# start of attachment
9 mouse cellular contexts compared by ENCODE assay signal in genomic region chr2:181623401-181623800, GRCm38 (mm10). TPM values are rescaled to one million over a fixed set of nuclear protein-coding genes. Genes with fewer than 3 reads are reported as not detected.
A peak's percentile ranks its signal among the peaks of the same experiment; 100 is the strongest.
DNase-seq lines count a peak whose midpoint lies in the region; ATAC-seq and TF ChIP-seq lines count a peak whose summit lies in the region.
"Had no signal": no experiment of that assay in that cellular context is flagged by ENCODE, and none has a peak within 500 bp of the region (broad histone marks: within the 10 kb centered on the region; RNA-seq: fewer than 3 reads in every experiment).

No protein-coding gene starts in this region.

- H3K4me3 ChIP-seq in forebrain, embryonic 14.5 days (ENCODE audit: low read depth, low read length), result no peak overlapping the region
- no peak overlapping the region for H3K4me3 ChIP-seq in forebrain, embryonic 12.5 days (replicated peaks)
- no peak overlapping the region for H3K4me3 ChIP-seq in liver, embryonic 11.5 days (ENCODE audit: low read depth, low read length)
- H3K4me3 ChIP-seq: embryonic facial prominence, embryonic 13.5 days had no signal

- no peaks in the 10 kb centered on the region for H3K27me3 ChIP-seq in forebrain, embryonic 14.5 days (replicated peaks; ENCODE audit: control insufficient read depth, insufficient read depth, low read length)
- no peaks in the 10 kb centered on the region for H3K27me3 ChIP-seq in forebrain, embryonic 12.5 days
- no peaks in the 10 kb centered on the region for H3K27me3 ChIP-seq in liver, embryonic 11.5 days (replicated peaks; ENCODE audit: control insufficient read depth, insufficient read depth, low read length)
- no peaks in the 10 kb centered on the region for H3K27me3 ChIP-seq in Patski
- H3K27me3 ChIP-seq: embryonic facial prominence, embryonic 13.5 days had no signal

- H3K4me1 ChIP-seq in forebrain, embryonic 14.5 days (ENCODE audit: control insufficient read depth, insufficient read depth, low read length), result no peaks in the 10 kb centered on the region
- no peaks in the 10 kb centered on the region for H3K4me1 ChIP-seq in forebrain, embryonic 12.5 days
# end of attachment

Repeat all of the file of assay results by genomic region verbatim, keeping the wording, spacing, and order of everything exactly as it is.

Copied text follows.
9 mouse cellular contexts compared by ENCODE assay signal in genomic region chr2:181623401-181623800, GRCm38 (mm10). TPM values are rescaled to one million over a fixed set of nuclear protein-coding genes. Genes with fewer than 3 reads are reported as not detected.
A peak's percentile ranks its signal among the peaks of the same experiment; 100 is the strongest.
DNase-seq lines count a peak whose midpoint lies in the region; ATAC-seq and TF ChIP-seq lines count a peak whose summit lies in the region.
"Had no signal": no experiment of that assay in that cellular context is flagged by ENCODE, and none has a peak within 500 bp of the region (broad histone marks: within the 10 kb centered on the region; RNA-seq: fewer than 3 reads in every experiment).

No protein-coding gene starts in this region.

- H3K4me3 ChIP-seq in forebrain, embryonic 14.5 days (ENCODE audit: low read depth, low read length), result no peak overlapping the region
- no peak overlapping the region for H3K4me3 ChIP-seq in forebrain, embryonic 12.5 days (replicated peaks)
- no peak overlapping the region for H3K4me3 ChIP-seq in liver, embryonic 11.5 days (ENCODE audit: low read depth, low read length)
- H3K4me3 ChIP-seq: embryonic facial prominence, embryonic 13.5 days had no signal

- no peaks in the 10 kb centered on the region for H3K27me3 ChIP-seq in forebrain, embryonic 14.5 days (replicated peaks; ENCODE audit: control insufficient read depth, insufficient read depth, low read length)
- no peaks in the 10 kb centered on the region for H3K27me3 ChIP-seq in forebrain, embryonic 12.5 days
- no peaks in the 10 kb centered on the region for H3K27me3 ChIP-seq in liver, embryonic 11.5 days (replicated peaks; ENCODE audit: control insufficient read depth, insufficient read depth, low read length)
- no peaks in the 10 kb centered on the region for H3K27me3 ChIP-seq in Patski
- H3K27me3 ChIP-seq: embryonic facial prominence, embryonic 13.5 days had no signal

- H3K4me1 ChIP-seq in forebrain, embryonic 14.5 days (ENCODE audit: control insufficient read depth, insufficient read depth, low read length), result no peaks in the 10 kb centered on the region
- no peaks in the 10 kb centered on the region for H3K4me1 ChIP-seq in forebrain, embryonic 12.5 days